A-Channel attempts to muzzle free speech

EDMONTON - The Alberta Federation of Labour and the union representing striking A-Channel workers have jointly filed a multi-million dollar lawsuit against A-Channel. The unions claim the station attempted to unfairly muzzle the strikers and stop them from communicating with the public. In particular, they say the station tried to de-rail a union-sponsored ad campaign by sending threatening letters to Edmonton area media outlets that had already agreed to run the ads.

"It's a huge irony," says AFL president Les Steel, whose organization worked with the Communication, Energy Paperworkers Local 1900 to design and launch the ad campaign.

"Here we have a company that's in the business of disseminating news and information to the public. But when it comes to news and information from its own employees, they try to throw the muzzle on. It's the height of hypocrisy."

Local 1900's chairperson Adrian Pearce echoed Steel's indignation over A-Channel's actions, adding the station was essentially attempting to coerce other media outlets into breaking contracts with the strikers - something that is clearly not permitted under Canadian civil law.

"We think it's unethical for a news agency like A-Channel to try to impose censorship and attack the freedom of speech that every group is entitled to under the Charter of Rights and Freedoms," says Pearce. "A supposedly 'impartial' news gathering station should know better."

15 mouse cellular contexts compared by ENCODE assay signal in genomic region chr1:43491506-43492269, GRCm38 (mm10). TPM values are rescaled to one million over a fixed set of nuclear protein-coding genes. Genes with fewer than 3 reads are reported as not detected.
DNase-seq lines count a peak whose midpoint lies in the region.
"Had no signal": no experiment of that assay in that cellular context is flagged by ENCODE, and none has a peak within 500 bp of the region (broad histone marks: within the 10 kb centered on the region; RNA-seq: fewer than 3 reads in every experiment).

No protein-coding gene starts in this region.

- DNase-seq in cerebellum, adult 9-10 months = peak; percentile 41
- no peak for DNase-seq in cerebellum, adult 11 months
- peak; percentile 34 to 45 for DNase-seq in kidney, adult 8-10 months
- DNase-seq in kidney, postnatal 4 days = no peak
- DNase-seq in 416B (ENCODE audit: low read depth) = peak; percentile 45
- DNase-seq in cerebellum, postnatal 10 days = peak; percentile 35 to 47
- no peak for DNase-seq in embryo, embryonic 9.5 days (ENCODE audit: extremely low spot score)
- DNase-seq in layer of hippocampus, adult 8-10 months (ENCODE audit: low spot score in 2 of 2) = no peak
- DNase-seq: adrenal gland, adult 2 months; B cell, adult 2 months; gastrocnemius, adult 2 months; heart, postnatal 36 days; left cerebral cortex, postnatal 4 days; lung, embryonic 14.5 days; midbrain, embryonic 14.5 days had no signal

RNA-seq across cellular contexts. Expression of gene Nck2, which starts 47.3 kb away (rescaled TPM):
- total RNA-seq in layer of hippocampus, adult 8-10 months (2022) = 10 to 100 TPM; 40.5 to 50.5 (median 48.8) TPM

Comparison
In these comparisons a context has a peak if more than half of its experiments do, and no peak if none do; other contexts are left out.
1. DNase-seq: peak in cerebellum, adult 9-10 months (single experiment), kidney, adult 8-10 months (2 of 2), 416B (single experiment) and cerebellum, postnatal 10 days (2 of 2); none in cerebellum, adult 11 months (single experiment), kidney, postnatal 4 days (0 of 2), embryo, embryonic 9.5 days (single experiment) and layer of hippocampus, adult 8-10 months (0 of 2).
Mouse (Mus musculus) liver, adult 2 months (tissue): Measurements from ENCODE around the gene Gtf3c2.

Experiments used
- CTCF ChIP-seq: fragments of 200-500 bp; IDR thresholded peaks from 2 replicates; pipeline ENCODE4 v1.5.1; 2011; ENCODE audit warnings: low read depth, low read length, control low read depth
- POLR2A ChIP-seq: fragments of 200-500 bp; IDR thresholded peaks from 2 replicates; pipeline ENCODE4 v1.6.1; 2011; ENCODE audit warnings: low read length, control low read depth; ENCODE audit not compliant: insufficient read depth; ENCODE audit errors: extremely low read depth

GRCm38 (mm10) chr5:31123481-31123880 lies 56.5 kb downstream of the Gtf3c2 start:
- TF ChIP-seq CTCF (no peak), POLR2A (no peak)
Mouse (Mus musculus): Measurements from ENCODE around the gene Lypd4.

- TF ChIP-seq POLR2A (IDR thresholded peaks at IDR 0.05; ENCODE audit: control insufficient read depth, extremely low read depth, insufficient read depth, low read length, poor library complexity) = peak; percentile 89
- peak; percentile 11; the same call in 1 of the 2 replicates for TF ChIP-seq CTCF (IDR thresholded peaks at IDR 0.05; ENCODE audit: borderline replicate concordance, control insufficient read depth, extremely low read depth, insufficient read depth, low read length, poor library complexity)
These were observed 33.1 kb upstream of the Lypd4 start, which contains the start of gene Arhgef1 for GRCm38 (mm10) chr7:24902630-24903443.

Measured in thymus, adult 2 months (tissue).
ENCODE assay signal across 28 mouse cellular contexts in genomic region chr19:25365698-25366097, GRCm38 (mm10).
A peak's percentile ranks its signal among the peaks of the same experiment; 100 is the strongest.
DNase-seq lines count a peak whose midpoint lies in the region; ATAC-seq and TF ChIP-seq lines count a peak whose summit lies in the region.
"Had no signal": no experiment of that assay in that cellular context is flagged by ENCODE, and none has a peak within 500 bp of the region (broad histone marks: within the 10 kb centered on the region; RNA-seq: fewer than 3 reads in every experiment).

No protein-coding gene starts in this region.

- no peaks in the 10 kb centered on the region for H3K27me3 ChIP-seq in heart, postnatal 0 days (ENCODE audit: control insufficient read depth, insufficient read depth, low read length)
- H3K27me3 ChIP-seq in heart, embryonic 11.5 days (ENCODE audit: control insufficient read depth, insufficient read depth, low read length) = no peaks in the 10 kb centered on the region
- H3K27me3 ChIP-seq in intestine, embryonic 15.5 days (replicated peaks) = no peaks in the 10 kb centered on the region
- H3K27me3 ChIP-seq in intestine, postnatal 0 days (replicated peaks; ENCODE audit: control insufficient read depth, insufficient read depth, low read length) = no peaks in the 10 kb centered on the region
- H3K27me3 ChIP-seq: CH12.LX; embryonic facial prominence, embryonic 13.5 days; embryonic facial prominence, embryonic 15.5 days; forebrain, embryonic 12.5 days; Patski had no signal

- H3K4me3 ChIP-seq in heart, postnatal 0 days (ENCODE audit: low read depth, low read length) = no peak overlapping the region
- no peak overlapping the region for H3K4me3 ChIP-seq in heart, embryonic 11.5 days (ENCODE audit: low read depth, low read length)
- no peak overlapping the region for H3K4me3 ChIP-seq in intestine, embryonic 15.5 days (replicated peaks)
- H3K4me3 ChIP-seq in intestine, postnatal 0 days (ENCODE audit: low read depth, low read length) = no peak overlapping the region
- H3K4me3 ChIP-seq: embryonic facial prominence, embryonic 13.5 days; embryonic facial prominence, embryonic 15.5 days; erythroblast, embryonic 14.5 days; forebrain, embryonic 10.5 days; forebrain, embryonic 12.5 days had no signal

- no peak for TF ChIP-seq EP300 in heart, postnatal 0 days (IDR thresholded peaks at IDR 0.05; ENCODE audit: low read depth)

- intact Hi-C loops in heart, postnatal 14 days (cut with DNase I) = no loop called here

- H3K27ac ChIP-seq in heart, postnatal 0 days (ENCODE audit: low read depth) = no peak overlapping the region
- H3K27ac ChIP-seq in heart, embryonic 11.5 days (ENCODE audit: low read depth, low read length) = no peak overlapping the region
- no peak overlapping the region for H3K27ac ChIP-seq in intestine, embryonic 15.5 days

Shortly before the union's ad campaign was set to begin in the third week of October, various media outlets in the city received threatening letters from Gerhard Seifner, a lawyer with A-Channel's law firm, McLennan Ross. In the letters, Seifner warned that "anybody publishing this (union) material will be sued."

The threat of legal action was taken seriously by all the targeted news organizations - but it was particularly troubling for small, independent publications like Vue Weekly.

Despite the threats, all the radio stations and all but one of the newspapers contracted by the union eventually determined the ads were legally defensible and agreed to proceed with the campaign (but not without demanding unusual guarantees from the union). The only newspaper that reneged on its ad contract with the unions (the Edmonton Journal) eventually reversed its position and agreed to print the ad.

"From our perspective, this is a clear example of libel chill," says Steel. "A-Channel was using the threat of legal action to stop the flow of information to the public. That this was one media company trying to intimidate other media companies just makes the situation that much worse. The managers at A-Channel should be ashamed of themselves."

Copies of the union's statement of claim and A-Channel's letter are available upon request.

For more information call:

Adrian Pearce, Union Chair CEP 1900 @ 428-5270

Les Steel, AFL President @ 483-3021 or 499-4135

Gil McGowan, AFL Communication @ 483-3021 or 910-1137

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